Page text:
The Dutch asset manager Robeco has hired three emerging market debt (EMD) portfolio managers with strong ESG credentials from Candriam to complement its fixed income and EMD offering.

The three lead portfolio managers – Diliana Deltcheva, Richard Briggs, and Nicholas Sauer – will launch hard currency and local currency emerging market (EM) government bond strategies in the second half of this year, Robeco said in a press release.

According to Citywire, Candriam has promoted Christopher Mey, the firm’s head of corporate emerging market debt, to head of EMD.

Robeco’s three hires emanate from the firm’s 2021-2025 strategy to enhance its EM capabilities with a sovereign EMD capability. The two new funds complement Robeco’s current fixed income offerings in EM, which cover Asian bonds and EM credits.

“A real government bond capacity was missing. This is still the largest segment in EMD with a lot of client demand,” Mark van der Kroft, chief investment officer at Robeco, told IPE in emailed comments.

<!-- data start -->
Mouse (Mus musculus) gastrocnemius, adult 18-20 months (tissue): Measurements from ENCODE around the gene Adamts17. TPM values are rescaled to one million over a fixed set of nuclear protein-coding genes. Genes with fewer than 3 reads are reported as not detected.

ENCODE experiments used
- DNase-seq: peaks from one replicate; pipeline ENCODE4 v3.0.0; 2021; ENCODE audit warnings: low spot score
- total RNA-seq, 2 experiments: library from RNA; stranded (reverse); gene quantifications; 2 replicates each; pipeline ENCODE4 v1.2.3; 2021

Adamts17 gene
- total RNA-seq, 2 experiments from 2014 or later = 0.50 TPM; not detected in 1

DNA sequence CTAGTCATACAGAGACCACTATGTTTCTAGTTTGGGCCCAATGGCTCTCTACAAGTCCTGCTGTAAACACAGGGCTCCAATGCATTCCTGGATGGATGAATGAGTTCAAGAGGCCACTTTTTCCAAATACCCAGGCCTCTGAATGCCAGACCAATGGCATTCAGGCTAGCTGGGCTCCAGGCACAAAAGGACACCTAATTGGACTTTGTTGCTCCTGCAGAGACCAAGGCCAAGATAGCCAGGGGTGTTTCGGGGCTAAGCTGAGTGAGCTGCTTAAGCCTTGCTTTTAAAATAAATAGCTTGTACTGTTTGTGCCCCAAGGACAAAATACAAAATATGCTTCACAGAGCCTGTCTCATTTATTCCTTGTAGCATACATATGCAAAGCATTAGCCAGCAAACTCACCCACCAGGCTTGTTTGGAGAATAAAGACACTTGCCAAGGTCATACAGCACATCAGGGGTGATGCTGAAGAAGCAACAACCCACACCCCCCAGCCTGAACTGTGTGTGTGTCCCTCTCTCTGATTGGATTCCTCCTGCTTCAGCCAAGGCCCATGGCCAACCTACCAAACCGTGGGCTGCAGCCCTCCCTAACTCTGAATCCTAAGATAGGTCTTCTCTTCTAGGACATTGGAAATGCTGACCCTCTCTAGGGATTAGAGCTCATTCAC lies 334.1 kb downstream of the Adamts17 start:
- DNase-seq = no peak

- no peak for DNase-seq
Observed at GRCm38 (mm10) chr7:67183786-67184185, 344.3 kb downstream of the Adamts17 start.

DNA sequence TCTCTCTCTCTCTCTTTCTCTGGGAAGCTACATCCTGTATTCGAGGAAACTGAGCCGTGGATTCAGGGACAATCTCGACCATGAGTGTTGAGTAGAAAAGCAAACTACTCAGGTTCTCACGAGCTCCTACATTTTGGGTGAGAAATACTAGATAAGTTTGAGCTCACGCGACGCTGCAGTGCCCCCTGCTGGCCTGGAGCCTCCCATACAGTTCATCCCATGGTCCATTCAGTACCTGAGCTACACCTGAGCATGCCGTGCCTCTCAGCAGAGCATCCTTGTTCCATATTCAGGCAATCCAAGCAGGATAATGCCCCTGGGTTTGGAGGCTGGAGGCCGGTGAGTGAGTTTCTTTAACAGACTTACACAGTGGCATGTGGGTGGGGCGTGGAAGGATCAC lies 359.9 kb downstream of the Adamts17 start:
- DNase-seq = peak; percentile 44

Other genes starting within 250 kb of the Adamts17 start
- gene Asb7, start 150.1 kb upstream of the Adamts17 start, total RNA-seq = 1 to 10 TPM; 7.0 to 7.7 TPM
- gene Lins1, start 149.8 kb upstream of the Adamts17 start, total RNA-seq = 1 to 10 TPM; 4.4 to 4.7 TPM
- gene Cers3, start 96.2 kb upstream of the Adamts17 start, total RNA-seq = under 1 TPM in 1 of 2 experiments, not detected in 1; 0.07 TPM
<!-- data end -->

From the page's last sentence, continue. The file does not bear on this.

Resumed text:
Mark van der Kroft at Robeco

Mark van der Kroft at Robeco

“Expanding in EMD is a logical step for Robeco, as it combines two of our key strengths: investing in emerging markets and our expertise in fixed income,” Van der Kroft added.

“These appointments and the expansion of our offering with an EMD capability enable us to better serve our clients and capitalise on the opportunities present in this dynamic asset class,” he continued.


At Robeco, the three hires will continue the strategies they built at Candriam. The Candriam Sustainable Bond Emerging Markets strategy, which has been classified as Article 9 under the Sustainable Finance Disclosure Regulation (SFDR), strives to contribute to “promoting democracy” and alignment with the Paris Climate Agreement.

The fund excludes countries that score below average on the Freedom House Index and overweights countries with economies with low carbon intensity.

As a result, the funds invest mostly in emerging Europe and Latin America, and a has a large underweight in Asia.

This investment approach to emerging markets follows the same path of an increasing number of pension funds. Especially in the Netherlands, it has become usance in recent years to exclude a large number of emerging market countries based on ESG criteria.

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